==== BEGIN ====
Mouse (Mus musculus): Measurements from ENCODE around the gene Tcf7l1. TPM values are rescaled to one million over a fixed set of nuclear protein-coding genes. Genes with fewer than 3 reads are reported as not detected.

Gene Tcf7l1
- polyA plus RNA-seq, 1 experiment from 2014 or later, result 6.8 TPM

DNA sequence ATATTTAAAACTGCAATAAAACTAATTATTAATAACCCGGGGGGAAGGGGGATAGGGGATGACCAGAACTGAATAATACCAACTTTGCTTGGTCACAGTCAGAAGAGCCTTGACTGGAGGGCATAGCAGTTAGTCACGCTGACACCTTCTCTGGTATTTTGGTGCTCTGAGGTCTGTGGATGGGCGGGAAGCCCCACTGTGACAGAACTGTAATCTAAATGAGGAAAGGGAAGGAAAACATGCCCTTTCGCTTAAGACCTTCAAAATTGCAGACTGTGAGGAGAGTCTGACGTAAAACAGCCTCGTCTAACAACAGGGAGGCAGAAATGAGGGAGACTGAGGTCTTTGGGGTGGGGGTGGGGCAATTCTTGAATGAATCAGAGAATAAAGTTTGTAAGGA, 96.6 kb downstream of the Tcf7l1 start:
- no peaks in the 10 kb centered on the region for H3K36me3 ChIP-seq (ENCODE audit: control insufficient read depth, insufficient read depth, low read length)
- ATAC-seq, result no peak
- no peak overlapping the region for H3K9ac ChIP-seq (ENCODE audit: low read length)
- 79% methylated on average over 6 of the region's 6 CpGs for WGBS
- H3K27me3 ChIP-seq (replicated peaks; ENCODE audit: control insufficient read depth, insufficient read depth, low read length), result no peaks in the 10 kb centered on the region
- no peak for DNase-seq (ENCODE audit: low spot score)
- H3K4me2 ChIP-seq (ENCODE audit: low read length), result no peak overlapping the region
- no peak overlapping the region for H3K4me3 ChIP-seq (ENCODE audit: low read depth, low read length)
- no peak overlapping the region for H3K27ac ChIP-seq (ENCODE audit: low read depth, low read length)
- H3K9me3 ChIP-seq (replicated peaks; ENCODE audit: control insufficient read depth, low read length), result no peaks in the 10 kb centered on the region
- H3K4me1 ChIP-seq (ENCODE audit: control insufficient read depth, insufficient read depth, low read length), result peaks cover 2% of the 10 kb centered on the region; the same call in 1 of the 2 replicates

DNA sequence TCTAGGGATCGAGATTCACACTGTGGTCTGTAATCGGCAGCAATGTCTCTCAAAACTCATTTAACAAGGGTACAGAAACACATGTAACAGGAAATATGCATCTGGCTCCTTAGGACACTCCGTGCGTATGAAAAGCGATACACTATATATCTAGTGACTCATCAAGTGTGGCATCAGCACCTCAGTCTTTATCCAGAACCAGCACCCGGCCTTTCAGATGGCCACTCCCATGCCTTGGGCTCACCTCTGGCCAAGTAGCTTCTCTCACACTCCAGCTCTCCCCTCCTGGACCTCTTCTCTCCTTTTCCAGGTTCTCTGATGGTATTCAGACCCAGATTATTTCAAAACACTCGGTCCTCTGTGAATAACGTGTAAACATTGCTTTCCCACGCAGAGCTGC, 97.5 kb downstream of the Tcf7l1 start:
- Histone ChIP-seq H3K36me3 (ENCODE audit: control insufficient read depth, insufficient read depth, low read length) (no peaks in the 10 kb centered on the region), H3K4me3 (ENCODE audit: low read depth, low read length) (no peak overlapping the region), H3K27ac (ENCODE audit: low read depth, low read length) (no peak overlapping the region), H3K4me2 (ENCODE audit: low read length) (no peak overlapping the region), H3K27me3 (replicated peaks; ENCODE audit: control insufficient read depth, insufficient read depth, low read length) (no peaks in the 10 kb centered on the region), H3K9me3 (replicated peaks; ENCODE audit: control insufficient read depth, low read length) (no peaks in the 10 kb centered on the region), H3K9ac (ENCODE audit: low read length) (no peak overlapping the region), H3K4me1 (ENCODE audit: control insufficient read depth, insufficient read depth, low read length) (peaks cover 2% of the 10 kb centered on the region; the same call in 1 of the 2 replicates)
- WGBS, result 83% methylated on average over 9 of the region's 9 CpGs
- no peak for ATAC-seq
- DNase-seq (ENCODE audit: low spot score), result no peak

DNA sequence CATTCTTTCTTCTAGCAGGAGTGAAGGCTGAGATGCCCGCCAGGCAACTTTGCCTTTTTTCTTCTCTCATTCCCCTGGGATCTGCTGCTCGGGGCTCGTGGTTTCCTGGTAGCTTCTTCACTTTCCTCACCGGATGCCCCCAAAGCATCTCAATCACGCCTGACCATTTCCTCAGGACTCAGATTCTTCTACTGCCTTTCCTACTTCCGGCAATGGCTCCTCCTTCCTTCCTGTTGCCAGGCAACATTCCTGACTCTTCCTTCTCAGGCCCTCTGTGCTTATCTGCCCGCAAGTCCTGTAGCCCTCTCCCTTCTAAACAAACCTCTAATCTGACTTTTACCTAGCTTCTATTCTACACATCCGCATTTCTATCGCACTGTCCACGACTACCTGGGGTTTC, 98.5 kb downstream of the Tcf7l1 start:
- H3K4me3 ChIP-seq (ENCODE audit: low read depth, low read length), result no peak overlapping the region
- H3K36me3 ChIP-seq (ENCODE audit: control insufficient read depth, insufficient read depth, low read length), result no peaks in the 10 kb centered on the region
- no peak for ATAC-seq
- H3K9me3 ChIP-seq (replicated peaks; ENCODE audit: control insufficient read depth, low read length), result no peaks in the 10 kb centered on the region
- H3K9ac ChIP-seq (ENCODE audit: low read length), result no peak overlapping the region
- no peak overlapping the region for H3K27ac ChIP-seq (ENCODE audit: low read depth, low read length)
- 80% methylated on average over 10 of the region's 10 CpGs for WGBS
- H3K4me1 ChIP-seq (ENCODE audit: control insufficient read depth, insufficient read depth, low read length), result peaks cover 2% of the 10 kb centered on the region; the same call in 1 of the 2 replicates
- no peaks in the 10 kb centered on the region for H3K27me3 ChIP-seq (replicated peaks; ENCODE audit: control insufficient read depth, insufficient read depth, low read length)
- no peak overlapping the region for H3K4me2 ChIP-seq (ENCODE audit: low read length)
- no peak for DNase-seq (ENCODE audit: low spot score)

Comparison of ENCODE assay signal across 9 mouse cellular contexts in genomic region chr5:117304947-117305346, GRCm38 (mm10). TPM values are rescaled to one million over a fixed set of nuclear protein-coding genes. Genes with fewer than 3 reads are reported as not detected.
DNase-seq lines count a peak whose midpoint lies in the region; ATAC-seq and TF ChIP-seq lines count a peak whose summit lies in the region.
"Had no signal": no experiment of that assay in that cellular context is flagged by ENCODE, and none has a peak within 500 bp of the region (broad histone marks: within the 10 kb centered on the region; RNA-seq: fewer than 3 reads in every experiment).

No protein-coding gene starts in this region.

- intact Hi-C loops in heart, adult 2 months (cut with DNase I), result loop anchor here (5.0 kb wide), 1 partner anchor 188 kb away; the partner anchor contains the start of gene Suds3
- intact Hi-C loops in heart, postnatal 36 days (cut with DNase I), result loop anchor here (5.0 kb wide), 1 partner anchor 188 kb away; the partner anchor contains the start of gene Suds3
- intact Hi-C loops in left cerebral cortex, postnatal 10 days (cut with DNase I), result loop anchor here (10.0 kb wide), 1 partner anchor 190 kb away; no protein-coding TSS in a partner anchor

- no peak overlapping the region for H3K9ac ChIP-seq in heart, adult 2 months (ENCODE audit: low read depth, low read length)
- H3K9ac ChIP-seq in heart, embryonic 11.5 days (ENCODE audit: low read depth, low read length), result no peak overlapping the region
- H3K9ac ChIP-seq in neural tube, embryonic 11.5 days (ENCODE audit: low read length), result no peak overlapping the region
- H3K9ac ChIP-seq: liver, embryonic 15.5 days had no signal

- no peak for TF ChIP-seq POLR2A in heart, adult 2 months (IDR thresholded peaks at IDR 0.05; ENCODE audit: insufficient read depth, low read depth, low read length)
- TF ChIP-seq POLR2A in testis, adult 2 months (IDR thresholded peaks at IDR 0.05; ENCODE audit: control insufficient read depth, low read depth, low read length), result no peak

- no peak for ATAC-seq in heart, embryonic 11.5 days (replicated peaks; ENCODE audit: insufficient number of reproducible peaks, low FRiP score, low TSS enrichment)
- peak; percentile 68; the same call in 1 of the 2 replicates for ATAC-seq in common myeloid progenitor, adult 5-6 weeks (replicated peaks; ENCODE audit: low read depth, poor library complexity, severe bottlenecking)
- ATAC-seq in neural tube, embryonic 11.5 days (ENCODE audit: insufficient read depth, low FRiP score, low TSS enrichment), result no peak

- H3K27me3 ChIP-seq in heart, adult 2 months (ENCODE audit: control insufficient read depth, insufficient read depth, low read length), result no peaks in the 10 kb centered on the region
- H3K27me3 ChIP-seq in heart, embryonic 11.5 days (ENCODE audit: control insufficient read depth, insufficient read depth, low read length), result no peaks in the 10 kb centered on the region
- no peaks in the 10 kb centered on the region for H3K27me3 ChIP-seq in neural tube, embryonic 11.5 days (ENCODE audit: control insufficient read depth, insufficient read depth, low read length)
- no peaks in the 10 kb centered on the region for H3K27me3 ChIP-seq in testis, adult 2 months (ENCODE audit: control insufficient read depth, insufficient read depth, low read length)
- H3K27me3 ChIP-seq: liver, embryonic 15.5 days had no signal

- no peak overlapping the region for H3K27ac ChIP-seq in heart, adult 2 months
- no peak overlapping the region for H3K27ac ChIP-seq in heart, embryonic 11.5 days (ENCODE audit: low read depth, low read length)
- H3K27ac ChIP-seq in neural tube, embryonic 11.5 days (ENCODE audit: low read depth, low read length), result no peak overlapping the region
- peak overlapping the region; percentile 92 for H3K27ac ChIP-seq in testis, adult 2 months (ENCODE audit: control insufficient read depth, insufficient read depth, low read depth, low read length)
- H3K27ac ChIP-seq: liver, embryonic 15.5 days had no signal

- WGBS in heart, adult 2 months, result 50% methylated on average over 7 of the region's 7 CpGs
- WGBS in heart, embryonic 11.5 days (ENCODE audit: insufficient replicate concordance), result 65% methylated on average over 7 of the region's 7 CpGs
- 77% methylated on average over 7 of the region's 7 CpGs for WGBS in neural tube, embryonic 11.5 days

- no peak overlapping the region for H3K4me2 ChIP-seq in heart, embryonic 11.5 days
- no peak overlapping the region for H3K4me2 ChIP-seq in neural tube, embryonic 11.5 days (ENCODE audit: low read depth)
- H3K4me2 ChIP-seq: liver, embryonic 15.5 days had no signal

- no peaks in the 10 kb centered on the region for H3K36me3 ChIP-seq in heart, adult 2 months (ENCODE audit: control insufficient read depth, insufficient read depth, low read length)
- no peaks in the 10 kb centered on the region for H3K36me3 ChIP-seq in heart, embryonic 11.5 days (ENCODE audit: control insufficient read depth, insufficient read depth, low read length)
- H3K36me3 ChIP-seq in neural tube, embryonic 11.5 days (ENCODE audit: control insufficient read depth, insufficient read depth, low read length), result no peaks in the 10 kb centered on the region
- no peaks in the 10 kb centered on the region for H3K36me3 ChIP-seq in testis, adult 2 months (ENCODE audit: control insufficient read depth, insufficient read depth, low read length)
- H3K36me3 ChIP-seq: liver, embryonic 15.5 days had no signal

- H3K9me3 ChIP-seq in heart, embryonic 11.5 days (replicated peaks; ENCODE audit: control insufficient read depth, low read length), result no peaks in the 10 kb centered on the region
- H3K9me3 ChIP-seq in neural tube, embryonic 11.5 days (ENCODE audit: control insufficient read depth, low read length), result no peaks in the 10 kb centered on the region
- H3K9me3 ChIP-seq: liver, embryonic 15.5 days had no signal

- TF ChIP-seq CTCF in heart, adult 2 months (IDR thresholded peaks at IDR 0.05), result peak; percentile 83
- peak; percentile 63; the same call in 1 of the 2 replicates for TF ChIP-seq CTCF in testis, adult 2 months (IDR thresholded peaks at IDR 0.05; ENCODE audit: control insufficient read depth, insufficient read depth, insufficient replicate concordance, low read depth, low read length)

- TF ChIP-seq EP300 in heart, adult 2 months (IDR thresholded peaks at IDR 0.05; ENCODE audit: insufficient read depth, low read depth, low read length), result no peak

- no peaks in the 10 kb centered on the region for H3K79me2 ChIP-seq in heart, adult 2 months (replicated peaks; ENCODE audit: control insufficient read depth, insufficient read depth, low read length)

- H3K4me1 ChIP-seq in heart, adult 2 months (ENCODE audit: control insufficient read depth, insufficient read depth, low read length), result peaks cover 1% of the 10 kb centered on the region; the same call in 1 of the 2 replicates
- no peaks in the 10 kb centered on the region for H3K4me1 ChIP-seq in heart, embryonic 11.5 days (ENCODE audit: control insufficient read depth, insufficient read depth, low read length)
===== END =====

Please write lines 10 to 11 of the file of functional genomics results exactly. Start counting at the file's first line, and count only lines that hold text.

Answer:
- no peak for DNase-seq (ENCODE audit: low spot score)
- H3K4me2 ChIP-seq (ENCODE audit: low read length), result no peak overlapping the region